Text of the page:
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Jeff Ream

About licensing

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a great piece on the biggest headache to media collectors of drum corps...licensing

https://www.dci.org/news/marching-through-the-complex-world-of-music-licensing-and-copyright-law

 

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Copyright attorney:

"Plan ahead. In a perfect world, you'd be planning shows out several years in advance and not putting pen to paper, be it drill, be it music, until you've got those licenses in place."

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That said, he talks about corps making changes even during the performance season--and they do--but when was the last time a corps added new music to their show--i.e., music they hadn't already planned to use--after the season had started? The only example I can think of is, perhaps, the samples of TV Christmas programs that Cadets put in late in 2012, which were not included on the recordings. (And I don't know whether or not Cadets planned to include those samples from the beginning.) Can anyone think of other examples in the past 25 years?

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The most interesting part is his explanation of why recordings of drumlines, even when they're playing their part to the corps' shows in the lots (sans pit), usually don't violate the original composers' or license holders' copyright: you can't tell the parts have anything to do with the original!

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Well, the other good point he makes is that licensing is subjective, "context specific", and "the best you can do is the best you can do."

In other words, you can do all the right things and still not be right.

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1 hour ago, N.E. Brigand said:

That said, he talks about corps making changes even during the performance season--and they do--but when was the last time a corps added new music to their show--i.e., music they hadn't already planned to use--after the season had started? The only example I can think of is, perhaps, the samples of TV Christmas programs that Cadets put in late in 2012, which were not included on the recordings. (And I don't know whether or not Cadets planned to include those samples from the beginning.) Can anyone think of other examples in the past 25 years?

Blue Devils did in 2018. They changed the entire closer to a variation of the Morricone piece they used in 2009. Maybe it had been planned all along, but it was a pretty drastic change from earlier in the season and seemed like more of a re-think of a part of the show that was low on impact. And they usually tend to add and layer, rather than replace something outright.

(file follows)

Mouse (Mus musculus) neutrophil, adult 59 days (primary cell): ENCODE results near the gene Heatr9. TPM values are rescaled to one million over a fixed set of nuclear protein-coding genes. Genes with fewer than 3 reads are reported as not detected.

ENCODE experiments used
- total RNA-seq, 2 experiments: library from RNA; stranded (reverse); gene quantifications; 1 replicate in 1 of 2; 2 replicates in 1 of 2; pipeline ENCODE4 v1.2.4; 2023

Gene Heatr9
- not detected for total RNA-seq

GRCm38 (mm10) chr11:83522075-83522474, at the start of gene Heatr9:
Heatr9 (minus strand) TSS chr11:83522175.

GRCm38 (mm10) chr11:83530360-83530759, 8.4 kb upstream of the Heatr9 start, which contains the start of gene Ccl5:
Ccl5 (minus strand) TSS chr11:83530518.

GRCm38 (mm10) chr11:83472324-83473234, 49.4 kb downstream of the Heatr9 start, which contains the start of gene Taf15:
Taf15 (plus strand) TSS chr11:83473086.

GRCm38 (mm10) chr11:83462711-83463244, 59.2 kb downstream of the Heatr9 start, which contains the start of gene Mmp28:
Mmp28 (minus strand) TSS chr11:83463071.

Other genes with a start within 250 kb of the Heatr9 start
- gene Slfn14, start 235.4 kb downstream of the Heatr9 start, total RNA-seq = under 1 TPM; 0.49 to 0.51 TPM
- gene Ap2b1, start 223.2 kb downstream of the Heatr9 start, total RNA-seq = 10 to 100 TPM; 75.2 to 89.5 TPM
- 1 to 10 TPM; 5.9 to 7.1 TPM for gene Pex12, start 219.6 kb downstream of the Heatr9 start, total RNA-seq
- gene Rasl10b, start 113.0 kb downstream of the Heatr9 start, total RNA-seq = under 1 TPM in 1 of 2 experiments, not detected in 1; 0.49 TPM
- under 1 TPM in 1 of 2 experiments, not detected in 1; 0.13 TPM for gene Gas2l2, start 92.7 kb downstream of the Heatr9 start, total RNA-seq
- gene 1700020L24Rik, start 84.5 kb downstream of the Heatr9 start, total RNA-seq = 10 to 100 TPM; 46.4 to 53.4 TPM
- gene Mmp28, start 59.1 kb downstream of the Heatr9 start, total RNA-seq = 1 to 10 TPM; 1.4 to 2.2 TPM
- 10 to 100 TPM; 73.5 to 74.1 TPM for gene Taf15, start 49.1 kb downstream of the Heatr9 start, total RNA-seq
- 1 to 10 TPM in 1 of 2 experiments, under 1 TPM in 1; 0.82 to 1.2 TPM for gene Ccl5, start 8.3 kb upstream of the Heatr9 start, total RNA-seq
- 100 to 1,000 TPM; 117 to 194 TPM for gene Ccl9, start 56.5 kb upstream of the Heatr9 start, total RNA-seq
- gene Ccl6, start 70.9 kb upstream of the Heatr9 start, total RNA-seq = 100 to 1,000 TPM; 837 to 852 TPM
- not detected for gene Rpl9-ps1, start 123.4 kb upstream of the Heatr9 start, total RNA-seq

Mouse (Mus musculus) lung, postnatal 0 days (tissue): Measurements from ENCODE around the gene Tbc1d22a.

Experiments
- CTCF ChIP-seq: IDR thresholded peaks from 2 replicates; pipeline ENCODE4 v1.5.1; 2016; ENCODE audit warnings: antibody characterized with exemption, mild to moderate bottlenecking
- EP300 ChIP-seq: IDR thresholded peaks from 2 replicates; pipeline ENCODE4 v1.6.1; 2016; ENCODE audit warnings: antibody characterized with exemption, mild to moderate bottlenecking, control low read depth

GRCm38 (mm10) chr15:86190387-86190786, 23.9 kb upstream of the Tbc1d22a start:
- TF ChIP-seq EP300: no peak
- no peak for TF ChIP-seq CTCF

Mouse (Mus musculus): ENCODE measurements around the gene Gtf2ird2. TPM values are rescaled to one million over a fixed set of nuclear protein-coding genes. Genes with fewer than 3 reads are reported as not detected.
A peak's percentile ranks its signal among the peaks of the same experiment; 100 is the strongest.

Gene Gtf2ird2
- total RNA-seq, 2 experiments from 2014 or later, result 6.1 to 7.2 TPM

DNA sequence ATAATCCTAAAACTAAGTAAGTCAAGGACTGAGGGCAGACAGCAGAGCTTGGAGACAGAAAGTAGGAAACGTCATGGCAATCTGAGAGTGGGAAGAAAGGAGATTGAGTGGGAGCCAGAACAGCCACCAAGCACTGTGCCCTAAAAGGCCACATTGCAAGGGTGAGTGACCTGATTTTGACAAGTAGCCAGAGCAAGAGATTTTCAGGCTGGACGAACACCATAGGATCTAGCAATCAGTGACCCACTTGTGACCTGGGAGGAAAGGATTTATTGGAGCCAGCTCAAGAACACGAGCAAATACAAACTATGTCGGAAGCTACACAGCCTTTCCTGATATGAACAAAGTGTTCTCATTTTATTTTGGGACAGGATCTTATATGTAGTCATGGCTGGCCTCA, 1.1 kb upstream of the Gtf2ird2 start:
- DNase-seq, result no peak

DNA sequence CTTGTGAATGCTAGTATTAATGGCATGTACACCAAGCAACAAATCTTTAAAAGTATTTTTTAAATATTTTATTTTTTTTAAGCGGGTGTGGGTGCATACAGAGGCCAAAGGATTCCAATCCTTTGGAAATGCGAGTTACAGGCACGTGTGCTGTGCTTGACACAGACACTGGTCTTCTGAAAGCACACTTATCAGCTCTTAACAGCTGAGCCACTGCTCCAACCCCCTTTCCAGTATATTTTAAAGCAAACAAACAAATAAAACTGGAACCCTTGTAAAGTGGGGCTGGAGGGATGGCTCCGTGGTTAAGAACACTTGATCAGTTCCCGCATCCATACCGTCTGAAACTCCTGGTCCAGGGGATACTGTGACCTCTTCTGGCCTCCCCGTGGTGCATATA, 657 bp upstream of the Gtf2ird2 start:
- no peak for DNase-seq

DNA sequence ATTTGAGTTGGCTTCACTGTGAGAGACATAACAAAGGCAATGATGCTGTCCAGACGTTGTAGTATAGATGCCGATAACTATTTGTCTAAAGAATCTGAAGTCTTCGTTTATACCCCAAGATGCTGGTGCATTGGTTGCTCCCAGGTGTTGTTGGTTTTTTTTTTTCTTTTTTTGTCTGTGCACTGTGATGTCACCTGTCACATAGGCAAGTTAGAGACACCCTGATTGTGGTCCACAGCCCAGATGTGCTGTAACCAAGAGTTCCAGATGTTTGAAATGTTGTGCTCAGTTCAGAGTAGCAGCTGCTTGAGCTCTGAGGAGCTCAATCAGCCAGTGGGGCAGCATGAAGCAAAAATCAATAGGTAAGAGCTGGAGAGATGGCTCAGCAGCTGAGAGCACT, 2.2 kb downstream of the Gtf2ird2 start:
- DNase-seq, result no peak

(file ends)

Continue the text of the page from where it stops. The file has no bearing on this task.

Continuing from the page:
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3 hours ago, N.E. Brigand said:

Copyright attorney:

"Plan ahead. In a perfect world, you'd be planning shows out several years in advance and not putting pen to paper, be it drill, be it music, until you've got those licenses in place."

except staff changes happen. 

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3 hours ago, N.E. Brigand said:

That said, he talks about corps making changes even during the performance season--and they do--but when was the last time a corps added new music to their show--i.e., music they hadn't already planned to use--after the season had started? The only example I can think of is, perhaps, the samples of TV Christmas programs that Cadets put in late in 2012, which were not included on the recordings. (And I don't know whether or not Cadets planned to include those samples from the beginning.) Can anyone think of other examples in the past 25 years?

Blue Knights had some stuff removed one year I believe when they added like 4 notes

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3 hours ago, N.E. Brigand said:

Well, the other good point he makes is that licensing is subjective, "context specific", and "the best you can do is the best you can do."

In other words, you can do all the right things and still not be right.

Phantom 08...had the clearances...then after the first batch of dvd's went out, they changed their mind.

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17 hours ago, Jeff Ream said:

except staff changes happen. 

Well, based on what that attorney says, the smart answer is for a corps' leadership (director or board) to say to new designers: "Tough. We plan our shows three years out. You join us, you do so with the understanding that we're doing what we already programmed. It's a brave new world. Deal with it."

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